Hanover, Germany – Although Europe is now the fastest growing market for his company, J. Patrick Ervin, chairman, president and chief executive officer of Hardinge Inc., said his company is going to move into China.
“I feel strongly about China, and about developing business there,” Ervin said at a press conference at the EMO 2005 trade show. “If you are not making machine tools in China in four to five years, you will not be able to do business in that market,” he added.
While he did not provide details, he said that he expects his company will have some partnership in China to produce its high-end machines there in the future.
With sales of $232 million in 2004, Hardinge is a worldwide leader in the production of turning, milling and grinding machines, and claims to be the world’s largest provider of work-holding collets.
Ervin said his company is also a leader in developing technology, such as hydrostatic ways and spindles, and hard turning technology that is being used as a replacement for grinding operations, although he also acknowledged that the company’s hydrostatic spindle technology is not being put to use.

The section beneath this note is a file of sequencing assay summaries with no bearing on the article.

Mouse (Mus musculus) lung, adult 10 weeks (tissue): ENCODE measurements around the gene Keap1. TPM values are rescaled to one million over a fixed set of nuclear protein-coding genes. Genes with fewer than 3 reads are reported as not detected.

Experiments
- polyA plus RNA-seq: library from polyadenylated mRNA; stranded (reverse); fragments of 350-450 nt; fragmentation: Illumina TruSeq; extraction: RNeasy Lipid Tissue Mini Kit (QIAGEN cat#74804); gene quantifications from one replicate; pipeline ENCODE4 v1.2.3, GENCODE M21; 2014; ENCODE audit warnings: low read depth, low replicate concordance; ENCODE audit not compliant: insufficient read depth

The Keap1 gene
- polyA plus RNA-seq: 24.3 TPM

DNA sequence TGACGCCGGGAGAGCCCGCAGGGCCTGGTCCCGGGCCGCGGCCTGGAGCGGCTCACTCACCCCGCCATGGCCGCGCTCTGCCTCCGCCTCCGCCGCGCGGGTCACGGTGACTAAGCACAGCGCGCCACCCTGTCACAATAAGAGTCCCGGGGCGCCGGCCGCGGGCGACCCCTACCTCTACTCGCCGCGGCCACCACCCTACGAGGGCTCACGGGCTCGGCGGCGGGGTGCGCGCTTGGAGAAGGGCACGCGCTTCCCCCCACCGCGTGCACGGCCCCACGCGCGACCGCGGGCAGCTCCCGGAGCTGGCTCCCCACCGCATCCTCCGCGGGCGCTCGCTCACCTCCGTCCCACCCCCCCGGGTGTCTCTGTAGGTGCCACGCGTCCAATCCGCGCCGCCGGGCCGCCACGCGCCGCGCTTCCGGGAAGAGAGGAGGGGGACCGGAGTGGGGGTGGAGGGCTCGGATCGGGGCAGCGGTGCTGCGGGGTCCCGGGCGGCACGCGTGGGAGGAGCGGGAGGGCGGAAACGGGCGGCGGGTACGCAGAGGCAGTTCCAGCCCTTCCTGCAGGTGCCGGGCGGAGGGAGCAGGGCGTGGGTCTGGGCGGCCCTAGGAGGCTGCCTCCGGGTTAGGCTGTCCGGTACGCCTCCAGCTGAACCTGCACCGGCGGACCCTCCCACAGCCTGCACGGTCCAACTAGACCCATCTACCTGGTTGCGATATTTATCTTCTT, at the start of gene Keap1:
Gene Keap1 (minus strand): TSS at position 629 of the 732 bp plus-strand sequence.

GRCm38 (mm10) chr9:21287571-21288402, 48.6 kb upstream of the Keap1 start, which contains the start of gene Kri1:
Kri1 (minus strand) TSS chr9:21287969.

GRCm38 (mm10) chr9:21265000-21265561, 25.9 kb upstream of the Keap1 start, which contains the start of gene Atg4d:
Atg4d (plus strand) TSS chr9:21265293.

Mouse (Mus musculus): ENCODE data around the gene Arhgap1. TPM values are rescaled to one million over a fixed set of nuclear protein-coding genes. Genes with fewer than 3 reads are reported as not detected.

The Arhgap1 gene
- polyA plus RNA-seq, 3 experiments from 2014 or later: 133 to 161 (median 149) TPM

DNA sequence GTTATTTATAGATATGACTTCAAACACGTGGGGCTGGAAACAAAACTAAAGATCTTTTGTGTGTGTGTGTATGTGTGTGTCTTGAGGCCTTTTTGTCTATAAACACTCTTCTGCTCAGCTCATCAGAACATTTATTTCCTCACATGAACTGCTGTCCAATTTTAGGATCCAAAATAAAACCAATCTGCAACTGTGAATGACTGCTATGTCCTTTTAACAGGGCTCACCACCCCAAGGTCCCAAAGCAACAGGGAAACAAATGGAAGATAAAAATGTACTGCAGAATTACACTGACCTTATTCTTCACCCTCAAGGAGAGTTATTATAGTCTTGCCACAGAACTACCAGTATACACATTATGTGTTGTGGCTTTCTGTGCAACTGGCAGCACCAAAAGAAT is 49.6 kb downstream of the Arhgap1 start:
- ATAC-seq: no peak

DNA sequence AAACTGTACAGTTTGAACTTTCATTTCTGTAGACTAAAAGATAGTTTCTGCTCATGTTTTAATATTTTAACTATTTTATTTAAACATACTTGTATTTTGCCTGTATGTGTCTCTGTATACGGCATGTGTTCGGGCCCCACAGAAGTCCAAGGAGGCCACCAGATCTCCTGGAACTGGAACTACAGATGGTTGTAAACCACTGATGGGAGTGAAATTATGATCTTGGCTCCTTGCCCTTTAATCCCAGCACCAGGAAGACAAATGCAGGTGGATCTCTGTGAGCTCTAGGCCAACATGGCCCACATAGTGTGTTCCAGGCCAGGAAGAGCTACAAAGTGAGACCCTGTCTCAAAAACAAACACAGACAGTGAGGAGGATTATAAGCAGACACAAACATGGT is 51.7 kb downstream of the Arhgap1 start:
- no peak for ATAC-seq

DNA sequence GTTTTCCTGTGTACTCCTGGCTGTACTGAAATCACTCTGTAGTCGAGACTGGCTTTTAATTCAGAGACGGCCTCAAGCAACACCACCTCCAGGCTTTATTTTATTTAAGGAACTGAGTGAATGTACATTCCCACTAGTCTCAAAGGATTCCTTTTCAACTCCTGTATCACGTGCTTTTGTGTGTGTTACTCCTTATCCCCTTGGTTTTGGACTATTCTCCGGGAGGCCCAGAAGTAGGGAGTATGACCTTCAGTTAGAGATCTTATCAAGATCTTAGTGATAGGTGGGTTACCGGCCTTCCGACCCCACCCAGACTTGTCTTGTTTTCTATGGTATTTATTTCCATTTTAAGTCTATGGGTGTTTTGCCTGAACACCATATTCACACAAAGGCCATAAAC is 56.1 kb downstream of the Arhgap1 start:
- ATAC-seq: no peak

Hardinge exhibited a wide range of technologies at the EMO trade show, focusing on its “Hardinge Quest LMC-42,” a milling and turning center designed as a lean manufacturing cell. The cell can be configured with as many as three spindles, two turrets and a 24-tool magazine to produce high-tolerance parts with exacting surface requirements up to about 1.65 inches (42 mm) in diameter or for chucking work for components within a diameter of 4 inches (100 mm).
Additional information on the machines and technology Hardinge displayed at EMO 2005 can be had at the company’s Internet site, www.hardinge.com.